There is simply not much left for Luka Garza to prove, not to college basketball’s cognoscenti nor the common fan, not after two years of unfettered interior dominance in the most physical league in the country—and no matter his Iowa Hawkeyes’ eventual fate. Pick an award headed his way, and he probably won it last year. He now has a 2021 tournament win under his belt, after Garza and his second-seeded Hawkeyes advanced comfortably past No. 15-seed Grand Canyon on Saturday.
We’ve witnessed it time and again, Garza’s burly shoulders bumping and bruising against hordes of Big Ten centers, his footwork somehow bordering on dainty, with Iowa winning more often than not. His jumper has become just as reliable, and the Hawkeyes move him all over the floor—the gameplan was to pick-and-pop GCU and 7-footer Asbjorn Midtgaard into oblivion, and it clicked. Despite some first-half foul trouble, Garza finished with 24 points, six rebounds, and made four of five threes. Despite some occasionally spotty defense, Iowa rolled.
This is all very normal: the Hawkeyes are 42–19 the last two years, with Garza as their centerpiece, and currently boast the nation’s most efficient offense east of Spokane. Heading into the men’s tournament, Garza was averaging 23.7 points and 8.8 rebounds, shooting 55% from the field and 41% from three-point range. Garza is already Iowa’s all-time leading scorer, and may yet break the school single-season points record he set last year if his team can win another game or two. Over the course of the last two seasons, he’s been held to single-digit points in a game just twice. There’s a certain inevitability to the way he attacks opposing teams—whatever he’s able to accomplish in postseason play is gravy, but the history books should mostly speak for themselves.
Perhaps the last bit of mystery still shrouding Garza is what will happen when the NBA comes calling, and what he’ll be able to accomplish when he gets there. Rest assured, scouts have seen everything he can do over the last two years. But as the professional game continues to shift away from the style of play he’s all but perfected, it’s a foregone conclusion that Garza will have to adjust to survive the rigors of the best league on the planet.
A second-round date with Oregon looms Monday, and perhaps a matchup with USC and projected top-five draft pick Evan Mobley after that. An Elite Eight rematch with title favorite Gonzaga would be an all-time opportunity to prove himself further. But in the eyes of the NBA, it may not matter much—accolades and all, Garza seems fated as a second-round pick in this summer’s draft. So, the final question surrounding college basketball’s great unyielding constant is an existential one.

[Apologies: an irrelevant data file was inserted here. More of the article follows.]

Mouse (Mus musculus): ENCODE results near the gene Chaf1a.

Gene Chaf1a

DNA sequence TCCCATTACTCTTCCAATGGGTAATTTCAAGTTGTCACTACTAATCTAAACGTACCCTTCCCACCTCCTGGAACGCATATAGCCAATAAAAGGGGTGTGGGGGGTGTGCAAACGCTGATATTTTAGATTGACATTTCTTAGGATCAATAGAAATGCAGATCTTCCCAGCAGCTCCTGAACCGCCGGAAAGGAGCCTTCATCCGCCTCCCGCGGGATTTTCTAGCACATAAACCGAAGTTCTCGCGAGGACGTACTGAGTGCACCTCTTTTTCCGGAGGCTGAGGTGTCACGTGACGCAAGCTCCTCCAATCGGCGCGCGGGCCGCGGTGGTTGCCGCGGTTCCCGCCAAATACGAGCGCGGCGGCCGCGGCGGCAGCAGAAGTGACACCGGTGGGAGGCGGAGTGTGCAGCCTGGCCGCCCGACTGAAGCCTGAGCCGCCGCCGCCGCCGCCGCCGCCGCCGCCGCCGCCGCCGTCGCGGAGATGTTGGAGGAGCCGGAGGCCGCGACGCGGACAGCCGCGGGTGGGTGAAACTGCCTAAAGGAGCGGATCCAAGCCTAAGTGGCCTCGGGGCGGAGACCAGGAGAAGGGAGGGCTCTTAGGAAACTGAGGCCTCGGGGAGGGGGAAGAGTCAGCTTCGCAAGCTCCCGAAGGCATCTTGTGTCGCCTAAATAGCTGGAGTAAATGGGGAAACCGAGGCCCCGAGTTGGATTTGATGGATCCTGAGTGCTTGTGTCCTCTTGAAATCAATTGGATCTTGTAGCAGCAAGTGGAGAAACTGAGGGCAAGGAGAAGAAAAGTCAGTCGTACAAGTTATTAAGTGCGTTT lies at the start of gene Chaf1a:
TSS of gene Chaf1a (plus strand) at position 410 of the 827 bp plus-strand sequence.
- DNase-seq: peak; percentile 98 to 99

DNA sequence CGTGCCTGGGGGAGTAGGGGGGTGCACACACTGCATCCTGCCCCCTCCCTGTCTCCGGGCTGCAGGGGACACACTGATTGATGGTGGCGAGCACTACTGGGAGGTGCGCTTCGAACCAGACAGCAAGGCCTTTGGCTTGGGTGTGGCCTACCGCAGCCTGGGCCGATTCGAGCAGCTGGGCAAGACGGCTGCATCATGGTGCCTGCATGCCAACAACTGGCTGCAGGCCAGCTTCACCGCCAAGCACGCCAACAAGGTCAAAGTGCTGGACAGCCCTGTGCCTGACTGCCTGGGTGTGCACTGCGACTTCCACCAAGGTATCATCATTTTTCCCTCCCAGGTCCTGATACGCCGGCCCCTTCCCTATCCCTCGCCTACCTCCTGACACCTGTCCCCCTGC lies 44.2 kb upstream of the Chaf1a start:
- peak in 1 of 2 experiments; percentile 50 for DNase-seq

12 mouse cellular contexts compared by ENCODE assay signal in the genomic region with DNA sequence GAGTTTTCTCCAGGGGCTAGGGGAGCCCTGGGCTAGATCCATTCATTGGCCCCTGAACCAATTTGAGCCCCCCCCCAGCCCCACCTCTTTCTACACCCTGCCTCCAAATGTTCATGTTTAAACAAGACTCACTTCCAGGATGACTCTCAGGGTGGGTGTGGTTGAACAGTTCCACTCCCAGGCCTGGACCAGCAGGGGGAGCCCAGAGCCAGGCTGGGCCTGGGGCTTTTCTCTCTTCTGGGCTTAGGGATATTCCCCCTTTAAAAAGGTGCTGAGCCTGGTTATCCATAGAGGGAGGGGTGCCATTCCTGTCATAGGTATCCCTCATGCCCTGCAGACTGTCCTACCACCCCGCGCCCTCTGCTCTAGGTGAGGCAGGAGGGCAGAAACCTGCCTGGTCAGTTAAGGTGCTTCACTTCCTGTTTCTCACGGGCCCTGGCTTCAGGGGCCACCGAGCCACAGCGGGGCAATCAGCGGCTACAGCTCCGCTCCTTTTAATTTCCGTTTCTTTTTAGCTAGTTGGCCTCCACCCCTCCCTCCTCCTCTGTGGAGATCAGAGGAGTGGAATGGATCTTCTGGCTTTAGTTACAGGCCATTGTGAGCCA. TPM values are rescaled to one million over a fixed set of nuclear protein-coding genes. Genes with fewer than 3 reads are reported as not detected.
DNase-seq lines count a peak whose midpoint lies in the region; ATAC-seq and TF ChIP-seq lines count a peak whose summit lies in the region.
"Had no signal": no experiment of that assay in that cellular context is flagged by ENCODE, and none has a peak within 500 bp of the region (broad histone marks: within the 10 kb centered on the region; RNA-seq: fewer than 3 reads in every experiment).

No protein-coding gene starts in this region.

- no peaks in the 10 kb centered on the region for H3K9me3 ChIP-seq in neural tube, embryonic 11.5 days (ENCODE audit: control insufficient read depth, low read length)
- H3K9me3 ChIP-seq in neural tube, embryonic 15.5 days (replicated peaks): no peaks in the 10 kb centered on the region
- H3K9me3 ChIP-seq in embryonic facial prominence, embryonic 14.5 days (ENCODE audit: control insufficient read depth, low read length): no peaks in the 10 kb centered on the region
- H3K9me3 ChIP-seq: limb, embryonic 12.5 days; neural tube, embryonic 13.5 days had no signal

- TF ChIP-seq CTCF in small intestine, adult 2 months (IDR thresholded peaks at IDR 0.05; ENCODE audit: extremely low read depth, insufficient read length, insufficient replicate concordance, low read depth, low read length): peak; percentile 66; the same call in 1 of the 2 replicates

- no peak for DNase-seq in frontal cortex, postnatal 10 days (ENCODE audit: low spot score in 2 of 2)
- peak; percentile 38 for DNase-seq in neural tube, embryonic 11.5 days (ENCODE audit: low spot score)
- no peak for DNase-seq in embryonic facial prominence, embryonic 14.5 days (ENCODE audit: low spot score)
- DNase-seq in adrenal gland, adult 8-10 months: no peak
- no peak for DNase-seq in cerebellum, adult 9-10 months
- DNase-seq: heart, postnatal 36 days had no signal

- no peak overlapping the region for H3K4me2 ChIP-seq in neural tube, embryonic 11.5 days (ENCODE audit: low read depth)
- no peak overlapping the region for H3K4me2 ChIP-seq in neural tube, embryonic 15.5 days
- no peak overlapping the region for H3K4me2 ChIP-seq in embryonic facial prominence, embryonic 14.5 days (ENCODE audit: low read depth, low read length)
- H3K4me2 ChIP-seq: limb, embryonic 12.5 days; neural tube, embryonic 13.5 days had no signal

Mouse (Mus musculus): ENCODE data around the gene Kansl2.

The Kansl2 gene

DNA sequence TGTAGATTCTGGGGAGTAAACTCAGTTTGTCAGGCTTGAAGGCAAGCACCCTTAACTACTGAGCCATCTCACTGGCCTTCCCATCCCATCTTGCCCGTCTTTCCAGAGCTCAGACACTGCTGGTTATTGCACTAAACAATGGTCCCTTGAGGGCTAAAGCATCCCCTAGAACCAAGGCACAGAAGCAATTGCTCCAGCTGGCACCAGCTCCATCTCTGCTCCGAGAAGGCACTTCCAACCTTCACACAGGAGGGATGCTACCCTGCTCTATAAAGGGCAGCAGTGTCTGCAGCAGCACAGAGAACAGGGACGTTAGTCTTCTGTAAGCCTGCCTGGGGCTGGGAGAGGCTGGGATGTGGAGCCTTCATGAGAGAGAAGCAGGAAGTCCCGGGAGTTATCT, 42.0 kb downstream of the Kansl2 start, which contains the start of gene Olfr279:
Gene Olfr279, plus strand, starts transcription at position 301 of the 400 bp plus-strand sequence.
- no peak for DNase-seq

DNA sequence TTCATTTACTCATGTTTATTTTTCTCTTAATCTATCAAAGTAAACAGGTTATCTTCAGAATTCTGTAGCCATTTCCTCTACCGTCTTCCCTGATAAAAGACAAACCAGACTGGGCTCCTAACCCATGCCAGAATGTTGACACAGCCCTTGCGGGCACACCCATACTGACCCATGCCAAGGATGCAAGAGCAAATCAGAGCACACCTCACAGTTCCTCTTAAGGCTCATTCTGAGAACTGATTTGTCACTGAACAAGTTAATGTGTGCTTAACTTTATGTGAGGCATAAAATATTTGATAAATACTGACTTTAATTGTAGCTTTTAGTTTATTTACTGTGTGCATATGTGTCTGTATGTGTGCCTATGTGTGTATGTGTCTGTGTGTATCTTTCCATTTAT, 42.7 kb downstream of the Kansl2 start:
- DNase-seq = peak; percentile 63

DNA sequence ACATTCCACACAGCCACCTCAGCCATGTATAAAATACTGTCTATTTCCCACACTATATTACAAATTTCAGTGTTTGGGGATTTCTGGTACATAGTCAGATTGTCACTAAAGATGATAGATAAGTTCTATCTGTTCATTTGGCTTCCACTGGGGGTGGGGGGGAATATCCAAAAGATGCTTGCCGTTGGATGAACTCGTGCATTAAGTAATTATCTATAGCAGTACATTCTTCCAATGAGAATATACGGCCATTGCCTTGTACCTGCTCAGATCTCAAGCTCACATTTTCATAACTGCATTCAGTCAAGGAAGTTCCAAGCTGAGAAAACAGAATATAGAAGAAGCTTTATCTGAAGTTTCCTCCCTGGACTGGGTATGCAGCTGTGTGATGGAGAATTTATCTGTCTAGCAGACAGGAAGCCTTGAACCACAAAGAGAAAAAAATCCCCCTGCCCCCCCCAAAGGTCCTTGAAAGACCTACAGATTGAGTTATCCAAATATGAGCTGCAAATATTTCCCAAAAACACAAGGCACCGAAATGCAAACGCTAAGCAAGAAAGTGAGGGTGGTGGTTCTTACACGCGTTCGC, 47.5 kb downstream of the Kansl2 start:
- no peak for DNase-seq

Even the most bullish viewers have to understand the facts: Garza is not especially fast, which is to say, not fast at all. To his credit, he sprints hard from end to end and makes the most of what he has. Human feet can cover only so much ground in so much time. His 6' 11", 265-pound frame is of the heavier sort. Garza is a senior and turns 23 in December, which conventionally suggests there’s not much athletic development left.
The ability to move—or lack thereof—can, for obvious reasons, be a debilitating weakness in the NBA, which features many of the best athletes in the world and continues to break new ground when it comes to pace of play. One trend across Iowa’s losses this season has been the presence of a quality opposing center and, to put it lightly, Garza did not have a fun time guarding Illinois center Kofi Cockburn (listed at 7' 0", 285 pounds) in the Big Ten tournament. Garza does average 1.9 blocks per 36 minutes, and he’s certainly not the only defensive liability in Iowa’s rotation. But as a center in the pick-and-roll heavy NBA, his versatility will be minimal.
“Even looking at it favorably, I don’t think he can go in the first round. But I do think he has to get drafted,” says one Western Conference executive. “There’s too much positivity around his motor, production and who he is as a human being. In the second round, you can’t say you’re not going to think about giving him a chance to find a role. But how many people [in the NBA] will you find who think he’s a first-rounder? Not many.”
Garza has certainly earned whatever opportunity comes to him: he shoots close to 70% around the rim, per analytics site BartTorvik.com, and averages an efficient 1.13 points per possession on post-ups, per Synergy. “He’s the focal point of every defense every time we take the floor,” says Iowa coach Fran McCaffery. “The more tape that’s on him, the tougher that gets [for him]. I’ve been really impressed with his relentlessness to continue to improve and handle anything that comes his way, from a defensive scheme or physicality perspective. He just keeps on coming. When you think he’s maxed out, he just amazes you again and proves that there’s more there.” Iowa supports Garza with quality three-point shooters, and has flashed an improved team defense in recent weeks as well.